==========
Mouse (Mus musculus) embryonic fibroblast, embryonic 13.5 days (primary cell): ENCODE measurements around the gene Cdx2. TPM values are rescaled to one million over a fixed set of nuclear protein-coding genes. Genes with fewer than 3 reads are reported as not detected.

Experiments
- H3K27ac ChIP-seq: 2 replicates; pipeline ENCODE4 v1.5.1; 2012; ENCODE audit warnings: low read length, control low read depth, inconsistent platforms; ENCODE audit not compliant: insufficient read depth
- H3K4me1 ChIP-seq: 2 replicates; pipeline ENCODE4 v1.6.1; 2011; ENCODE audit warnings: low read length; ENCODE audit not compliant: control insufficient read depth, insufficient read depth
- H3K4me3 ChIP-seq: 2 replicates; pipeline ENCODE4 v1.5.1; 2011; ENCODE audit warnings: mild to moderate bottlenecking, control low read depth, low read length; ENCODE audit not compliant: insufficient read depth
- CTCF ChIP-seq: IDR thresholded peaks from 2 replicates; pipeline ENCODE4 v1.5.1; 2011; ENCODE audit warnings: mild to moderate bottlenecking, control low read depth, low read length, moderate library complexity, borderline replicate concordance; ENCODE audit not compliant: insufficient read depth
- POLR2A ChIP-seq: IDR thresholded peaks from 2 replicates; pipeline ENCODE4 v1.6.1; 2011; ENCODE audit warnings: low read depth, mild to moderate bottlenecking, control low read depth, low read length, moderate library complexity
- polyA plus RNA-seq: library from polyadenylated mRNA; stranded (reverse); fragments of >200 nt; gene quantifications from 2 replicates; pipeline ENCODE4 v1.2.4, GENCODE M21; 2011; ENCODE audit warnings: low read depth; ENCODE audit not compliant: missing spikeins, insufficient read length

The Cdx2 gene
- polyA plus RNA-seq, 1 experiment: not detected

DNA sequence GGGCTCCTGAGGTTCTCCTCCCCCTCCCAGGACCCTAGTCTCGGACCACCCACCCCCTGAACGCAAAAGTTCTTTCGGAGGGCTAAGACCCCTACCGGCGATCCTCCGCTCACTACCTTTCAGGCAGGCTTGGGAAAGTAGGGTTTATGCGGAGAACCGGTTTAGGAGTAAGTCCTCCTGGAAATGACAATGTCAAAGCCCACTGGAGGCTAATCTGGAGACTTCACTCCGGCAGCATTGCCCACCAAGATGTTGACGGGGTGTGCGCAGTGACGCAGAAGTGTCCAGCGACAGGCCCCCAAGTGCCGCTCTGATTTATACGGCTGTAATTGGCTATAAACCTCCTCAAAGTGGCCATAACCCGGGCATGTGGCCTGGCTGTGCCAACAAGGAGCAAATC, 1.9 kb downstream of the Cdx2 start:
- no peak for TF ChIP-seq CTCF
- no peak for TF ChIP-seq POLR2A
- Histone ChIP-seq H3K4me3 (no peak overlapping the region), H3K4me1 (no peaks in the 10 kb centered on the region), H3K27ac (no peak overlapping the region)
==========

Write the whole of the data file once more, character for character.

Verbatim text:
Mouse (Mus musculus) embryonic fibroblast, embryonic 13.5 days (primary cell): ENCODE measurements around the gene Cdx2. TPM values are rescaled to one million over a fixed set of nuclear protein-coding genes. Genes with fewer than 3 reads are reported as not detected.

Experiments
- H3K27ac ChIP-seq: 2 replicates; pipeline ENCODE4 v1.5.1; 2012; ENCODE audit warnings: low read length, control low read depth, inconsistent platforms; ENCODE audit not compliant: insufficient read depth
- H3K4me1 ChIP-seq: 2 replicates; pipeline ENCODE4 v1.6.1; 2011; ENCODE audit warnings: low read length; ENCODE audit not compliant: control insufficient read depth, insufficient read depth
- H3K4me3 ChIP-seq: 2 replicates; pipeline ENCODE4 v1.5.1; 2011; ENCODE audit warnings: mild to moderate bottlenecking, control low read depth, low read length; ENCODE audit not compliant: insufficient read depth
- CTCF ChIP-seq: IDR thresholded peaks from 2 replicates; pipeline ENCODE4 v1.5.1; 2011; ENCODE audit warnings: mild to moderate bottlenecking, control low read depth, low read length, moderate library complexity, borderline replicate concordance; ENCODE audit not compliant: insufficient read depth
- POLR2A ChIP-seq: IDR thresholded peaks from 2 replicates; pipeline ENCODE4 v1.6.1; 2011; ENCODE audit warnings: low read depth, mild to moderate bottlenecking, control low read depth, low read length, moderate library complexity
- polyA plus RNA-seq: library from polyadenylated mRNA; stranded (reverse); fragments of >200 nt; gene quantifications from 2 replicates; pipeline ENCODE4 v1.2.4, GENCODE M21; 2011; ENCODE audit warnings: low read depth; ENCODE audit not compliant: missing spikeins, insufficient read length

The Cdx2 gene
- polyA plus RNA-seq, 1 experiment: not detected

DNA sequence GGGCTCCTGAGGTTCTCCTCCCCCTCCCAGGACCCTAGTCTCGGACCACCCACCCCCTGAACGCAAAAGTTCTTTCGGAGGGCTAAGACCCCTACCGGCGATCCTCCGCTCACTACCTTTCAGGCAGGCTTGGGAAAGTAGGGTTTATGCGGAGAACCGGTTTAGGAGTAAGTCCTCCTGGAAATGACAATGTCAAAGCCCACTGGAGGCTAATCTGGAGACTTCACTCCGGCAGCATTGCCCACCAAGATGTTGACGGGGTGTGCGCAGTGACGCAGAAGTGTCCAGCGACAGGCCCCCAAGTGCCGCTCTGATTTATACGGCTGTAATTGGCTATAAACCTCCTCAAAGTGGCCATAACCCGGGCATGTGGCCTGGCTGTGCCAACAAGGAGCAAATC, 1.9 kb downstream of the Cdx2 start:
- no peak for TF ChIP-seq CTCF
- no peak for TF ChIP-seq POLR2A
- Histone ChIP-seq H3K4me3 (no peak overlapping the region), H3K4me1 (no peaks in the 10 kb centered on the region), H3K27ac (no peak overlapping the region)